The Story of Comedy / Tragedy Masks

By | April 6, 2021

Early use

There is evidence of the use of masks in Greek theater from the fifth century BC In Greek theater, actors always wear masks. Their use enabled actors to play multiple roles, including female roles. The masks conveyed the character’s primary emotions, making it easier for the audience to ‘see’ the character from a great distance.

Greek comedy and tragedy

Comedy and tragedy were the two primary forms of theater in ancient Greece. There were often going to theater festivals that visited Greek cities. It seems that theater grew out of festivals honoring Dionysus, the Greek god of wine. The Greeks believed that Dionysus exhibited a duality of emotions, either laughing rebellion or deep sorrow that they observed in people who were drunk.


The masks in ancient Greece were made of light materials, mainly wood, but also clay, cork and leather. The masks covered the entire actor’s face and had a small opening for the mouth. Some stitches were made with hair. Others allowed the actor to make a wig.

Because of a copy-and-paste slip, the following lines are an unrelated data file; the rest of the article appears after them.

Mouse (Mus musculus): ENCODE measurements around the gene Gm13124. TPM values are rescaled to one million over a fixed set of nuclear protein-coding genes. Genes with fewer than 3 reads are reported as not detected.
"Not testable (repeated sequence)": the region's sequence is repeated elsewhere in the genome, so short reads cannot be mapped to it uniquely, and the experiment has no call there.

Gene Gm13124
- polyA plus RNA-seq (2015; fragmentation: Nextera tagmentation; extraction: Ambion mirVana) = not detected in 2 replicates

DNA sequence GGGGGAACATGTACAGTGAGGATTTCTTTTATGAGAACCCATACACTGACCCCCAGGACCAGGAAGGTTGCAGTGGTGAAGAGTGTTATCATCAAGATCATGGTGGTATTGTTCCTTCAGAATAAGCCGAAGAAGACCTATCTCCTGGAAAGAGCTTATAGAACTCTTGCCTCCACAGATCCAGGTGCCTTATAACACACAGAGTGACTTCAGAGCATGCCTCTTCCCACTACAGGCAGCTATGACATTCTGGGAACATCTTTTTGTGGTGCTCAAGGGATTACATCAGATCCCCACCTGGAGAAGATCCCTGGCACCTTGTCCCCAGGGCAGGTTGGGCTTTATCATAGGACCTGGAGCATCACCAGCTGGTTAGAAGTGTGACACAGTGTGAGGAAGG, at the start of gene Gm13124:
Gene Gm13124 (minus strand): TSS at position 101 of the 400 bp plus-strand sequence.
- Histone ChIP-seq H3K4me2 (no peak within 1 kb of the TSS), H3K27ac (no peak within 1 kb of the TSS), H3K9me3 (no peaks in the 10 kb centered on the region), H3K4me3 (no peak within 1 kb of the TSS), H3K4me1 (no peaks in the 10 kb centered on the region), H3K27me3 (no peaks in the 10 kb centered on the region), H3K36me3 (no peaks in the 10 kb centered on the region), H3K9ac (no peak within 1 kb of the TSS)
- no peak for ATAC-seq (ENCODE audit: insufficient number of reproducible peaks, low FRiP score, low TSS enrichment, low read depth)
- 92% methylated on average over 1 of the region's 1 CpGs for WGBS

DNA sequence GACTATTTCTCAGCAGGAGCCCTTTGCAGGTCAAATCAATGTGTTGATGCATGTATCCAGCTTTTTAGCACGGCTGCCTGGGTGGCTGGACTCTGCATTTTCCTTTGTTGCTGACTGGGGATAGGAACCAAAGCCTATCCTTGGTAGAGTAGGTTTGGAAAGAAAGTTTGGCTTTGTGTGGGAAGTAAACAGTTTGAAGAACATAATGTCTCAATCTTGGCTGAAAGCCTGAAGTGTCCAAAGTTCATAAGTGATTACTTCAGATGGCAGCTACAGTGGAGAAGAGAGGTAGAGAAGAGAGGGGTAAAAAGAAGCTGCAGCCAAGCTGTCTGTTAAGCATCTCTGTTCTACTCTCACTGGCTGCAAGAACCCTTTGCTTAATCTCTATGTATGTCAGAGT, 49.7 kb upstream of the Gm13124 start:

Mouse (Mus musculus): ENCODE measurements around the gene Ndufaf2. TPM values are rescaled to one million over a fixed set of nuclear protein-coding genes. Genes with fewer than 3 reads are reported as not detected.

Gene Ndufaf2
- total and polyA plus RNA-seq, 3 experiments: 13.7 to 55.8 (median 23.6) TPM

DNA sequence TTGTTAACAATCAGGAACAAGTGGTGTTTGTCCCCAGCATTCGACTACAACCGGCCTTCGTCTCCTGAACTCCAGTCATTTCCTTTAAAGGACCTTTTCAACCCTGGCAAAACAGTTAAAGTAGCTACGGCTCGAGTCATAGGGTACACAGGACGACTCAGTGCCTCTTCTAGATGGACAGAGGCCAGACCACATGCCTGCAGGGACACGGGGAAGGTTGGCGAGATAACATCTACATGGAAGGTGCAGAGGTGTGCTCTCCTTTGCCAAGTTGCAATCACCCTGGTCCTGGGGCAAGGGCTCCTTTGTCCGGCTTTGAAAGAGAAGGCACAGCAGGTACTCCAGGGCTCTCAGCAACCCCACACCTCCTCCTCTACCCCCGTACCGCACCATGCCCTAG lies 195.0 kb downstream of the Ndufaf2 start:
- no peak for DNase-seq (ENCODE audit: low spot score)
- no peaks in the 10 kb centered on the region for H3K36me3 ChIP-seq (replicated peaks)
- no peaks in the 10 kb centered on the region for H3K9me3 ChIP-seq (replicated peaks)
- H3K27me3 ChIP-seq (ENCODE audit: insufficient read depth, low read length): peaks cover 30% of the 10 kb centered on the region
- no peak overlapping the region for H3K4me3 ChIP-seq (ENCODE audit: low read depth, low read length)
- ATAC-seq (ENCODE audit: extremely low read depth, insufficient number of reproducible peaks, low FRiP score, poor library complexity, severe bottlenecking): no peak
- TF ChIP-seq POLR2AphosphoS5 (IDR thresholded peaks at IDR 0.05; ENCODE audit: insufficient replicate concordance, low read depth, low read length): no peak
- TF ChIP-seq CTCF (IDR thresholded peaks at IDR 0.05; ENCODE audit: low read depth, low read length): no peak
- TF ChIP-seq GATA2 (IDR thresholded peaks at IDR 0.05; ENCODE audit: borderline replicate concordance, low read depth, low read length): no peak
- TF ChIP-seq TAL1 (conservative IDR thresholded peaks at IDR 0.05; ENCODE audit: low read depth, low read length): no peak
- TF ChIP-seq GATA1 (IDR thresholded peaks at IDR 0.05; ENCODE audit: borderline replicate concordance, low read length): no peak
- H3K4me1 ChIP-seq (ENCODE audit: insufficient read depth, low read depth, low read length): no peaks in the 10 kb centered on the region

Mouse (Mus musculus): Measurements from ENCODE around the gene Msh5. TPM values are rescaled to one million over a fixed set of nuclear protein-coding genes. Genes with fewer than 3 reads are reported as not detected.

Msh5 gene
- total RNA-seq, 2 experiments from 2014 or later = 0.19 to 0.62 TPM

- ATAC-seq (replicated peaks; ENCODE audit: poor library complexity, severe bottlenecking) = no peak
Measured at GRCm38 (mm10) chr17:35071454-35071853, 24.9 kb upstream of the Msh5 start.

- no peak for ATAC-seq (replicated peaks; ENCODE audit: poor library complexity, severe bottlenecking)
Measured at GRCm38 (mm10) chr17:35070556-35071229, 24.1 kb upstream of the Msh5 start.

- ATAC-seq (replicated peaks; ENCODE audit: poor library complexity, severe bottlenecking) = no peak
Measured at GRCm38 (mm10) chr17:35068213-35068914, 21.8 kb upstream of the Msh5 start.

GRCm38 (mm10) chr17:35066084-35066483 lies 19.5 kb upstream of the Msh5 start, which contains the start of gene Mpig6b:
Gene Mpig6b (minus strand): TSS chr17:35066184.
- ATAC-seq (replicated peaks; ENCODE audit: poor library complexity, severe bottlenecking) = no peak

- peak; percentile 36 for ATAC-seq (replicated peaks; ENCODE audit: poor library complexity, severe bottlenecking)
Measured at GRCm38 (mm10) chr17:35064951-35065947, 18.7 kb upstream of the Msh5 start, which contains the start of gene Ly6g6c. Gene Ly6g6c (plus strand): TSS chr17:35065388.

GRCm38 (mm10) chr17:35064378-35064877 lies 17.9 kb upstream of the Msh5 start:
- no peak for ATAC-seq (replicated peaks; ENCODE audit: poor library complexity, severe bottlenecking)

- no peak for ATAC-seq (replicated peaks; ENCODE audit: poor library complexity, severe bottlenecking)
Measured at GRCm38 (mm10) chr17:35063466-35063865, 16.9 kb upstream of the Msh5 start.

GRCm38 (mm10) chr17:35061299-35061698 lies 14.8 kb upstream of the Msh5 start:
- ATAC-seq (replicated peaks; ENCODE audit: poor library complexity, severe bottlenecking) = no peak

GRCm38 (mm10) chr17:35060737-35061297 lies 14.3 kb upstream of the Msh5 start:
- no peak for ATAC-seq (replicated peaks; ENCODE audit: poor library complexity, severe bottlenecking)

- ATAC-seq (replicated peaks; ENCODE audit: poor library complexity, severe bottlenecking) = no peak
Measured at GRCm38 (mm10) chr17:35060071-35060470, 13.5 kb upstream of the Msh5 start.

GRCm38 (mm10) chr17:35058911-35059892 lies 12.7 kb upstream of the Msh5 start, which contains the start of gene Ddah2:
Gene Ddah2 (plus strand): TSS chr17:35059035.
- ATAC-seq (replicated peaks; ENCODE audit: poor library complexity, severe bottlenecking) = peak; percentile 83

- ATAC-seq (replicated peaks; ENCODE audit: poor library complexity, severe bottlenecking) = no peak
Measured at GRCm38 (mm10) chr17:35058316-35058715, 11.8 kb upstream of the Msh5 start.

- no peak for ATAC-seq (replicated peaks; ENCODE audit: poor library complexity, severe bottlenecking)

Greek likes

The Greeks actually preferred Comedy and its ability to poke fun at the human condition. Tragedy made it possible for people to experience darker emotions in a relatively safe context. It is interesting to note that Shakespeare wrote both comedies and tragedies.

Other cultures

While masks in theater begin in Greece, other cultures used masks in ceremonies. The Romans imported masks into their theater, as they imported many other ideals from Greece. The traditions of All Saints Day and Day of the Dead involve masks, while Native American tribes such as the Cherokee also wore masks in their ceremonies that mark winter. Mardi Gras, which is popular in New Orleans, is marked by people wearing masks and enjoying one last whine before Lent. Dating back to ancient Greek times, the masks of comedy / tragedy have played a long and important role in theater development. Comedy masks (laughing face) and tragedy masks (crying face) are iconic images. They were even used on the cover of Motley Crues’ 1983 album ‘Theater of Pain’.